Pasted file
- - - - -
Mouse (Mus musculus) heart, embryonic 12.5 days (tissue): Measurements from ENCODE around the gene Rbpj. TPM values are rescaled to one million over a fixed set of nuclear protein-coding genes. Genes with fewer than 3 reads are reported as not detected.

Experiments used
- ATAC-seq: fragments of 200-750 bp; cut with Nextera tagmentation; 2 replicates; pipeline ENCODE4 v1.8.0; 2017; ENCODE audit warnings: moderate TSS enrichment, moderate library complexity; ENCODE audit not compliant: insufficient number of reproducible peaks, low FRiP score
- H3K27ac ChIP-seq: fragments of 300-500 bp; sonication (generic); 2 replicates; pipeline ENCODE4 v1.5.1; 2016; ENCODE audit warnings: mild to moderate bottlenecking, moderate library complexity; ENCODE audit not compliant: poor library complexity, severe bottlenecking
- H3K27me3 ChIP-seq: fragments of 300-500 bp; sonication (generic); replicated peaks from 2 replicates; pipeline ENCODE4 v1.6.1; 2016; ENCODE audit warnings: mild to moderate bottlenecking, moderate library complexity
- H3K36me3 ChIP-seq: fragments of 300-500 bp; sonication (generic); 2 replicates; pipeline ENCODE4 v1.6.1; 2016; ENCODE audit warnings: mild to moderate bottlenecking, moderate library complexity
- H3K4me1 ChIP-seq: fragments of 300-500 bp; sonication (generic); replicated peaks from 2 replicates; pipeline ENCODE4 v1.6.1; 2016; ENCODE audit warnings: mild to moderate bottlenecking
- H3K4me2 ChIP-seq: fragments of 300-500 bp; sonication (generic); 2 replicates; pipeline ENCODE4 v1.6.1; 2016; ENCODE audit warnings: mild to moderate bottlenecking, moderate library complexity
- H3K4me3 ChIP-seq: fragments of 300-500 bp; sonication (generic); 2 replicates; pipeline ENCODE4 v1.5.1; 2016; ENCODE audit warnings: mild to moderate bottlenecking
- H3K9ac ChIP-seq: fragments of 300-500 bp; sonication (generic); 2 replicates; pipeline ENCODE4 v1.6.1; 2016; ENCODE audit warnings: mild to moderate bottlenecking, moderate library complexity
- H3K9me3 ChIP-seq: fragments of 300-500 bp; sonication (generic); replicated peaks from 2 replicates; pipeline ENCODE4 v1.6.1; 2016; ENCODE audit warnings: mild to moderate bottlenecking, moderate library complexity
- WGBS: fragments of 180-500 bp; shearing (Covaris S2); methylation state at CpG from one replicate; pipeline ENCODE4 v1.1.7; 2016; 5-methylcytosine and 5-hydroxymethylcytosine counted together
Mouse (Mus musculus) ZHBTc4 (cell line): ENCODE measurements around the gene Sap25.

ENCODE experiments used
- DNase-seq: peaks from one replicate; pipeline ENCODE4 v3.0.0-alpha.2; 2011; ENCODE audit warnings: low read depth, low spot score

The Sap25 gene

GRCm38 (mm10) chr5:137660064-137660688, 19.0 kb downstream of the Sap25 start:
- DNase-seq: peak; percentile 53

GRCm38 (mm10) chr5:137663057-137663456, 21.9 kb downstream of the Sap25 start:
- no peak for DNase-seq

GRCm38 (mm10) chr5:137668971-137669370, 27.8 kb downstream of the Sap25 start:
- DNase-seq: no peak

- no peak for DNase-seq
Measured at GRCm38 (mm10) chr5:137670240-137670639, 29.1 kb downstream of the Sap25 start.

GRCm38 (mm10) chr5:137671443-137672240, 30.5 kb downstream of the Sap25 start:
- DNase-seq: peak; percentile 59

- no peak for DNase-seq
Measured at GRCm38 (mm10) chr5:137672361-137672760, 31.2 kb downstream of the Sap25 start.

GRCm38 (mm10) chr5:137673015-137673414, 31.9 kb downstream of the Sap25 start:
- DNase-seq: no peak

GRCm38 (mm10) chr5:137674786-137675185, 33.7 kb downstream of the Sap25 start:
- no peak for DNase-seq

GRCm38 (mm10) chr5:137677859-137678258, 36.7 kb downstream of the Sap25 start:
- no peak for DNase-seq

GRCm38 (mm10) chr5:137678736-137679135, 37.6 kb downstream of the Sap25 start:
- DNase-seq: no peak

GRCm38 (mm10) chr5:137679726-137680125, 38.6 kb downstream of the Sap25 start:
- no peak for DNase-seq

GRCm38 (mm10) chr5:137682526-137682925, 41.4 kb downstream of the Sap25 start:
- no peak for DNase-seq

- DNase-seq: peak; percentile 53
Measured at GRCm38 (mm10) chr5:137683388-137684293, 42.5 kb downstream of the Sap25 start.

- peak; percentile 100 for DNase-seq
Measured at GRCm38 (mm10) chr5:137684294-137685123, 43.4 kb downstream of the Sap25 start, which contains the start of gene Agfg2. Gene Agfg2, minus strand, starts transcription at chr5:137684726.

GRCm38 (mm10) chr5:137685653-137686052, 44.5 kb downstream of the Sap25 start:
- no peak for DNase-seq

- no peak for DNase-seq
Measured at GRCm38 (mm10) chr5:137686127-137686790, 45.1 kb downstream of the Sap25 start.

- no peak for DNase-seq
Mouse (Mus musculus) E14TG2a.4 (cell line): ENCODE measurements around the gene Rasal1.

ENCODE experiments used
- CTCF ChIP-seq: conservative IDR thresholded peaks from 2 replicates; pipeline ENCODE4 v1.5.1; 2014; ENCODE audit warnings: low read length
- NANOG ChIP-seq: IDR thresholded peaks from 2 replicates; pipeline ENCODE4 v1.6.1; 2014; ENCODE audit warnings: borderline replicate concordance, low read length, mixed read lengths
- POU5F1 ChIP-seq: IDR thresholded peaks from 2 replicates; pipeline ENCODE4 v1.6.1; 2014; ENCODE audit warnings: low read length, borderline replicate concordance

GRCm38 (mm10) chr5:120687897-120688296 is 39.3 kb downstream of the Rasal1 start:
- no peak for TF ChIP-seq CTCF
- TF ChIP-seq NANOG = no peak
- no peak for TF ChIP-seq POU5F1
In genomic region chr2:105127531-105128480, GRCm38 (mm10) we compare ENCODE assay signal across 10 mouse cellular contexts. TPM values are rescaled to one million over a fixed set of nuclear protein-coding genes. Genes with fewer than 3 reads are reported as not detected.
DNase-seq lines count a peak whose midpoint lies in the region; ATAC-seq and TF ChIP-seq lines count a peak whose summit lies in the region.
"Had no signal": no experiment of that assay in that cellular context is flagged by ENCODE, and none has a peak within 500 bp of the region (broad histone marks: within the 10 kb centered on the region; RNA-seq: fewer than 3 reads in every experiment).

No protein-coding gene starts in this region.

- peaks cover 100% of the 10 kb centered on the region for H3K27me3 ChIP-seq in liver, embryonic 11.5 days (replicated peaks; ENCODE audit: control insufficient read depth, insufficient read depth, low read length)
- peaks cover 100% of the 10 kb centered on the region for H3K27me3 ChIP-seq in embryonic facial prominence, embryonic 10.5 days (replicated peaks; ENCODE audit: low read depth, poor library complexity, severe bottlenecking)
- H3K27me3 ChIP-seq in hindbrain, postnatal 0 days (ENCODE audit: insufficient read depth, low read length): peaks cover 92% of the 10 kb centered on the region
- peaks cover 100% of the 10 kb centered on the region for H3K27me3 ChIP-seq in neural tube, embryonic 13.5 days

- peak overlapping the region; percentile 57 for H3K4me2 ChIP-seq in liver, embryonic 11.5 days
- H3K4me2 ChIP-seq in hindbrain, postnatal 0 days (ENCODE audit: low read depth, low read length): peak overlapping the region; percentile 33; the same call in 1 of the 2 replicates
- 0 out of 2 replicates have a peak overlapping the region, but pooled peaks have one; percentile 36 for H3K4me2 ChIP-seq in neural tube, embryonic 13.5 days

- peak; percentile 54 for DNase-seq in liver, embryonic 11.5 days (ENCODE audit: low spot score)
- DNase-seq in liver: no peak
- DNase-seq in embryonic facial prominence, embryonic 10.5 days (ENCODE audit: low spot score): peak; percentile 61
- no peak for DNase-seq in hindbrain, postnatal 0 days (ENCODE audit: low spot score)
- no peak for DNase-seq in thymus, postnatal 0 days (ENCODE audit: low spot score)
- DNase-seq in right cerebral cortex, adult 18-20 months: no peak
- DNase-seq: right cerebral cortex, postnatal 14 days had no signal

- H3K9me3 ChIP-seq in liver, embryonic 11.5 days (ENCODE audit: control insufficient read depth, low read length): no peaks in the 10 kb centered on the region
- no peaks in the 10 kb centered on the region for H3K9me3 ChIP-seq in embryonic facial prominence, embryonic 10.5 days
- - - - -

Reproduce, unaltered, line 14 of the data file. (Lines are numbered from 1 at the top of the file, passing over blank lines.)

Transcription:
ENCODE experiments used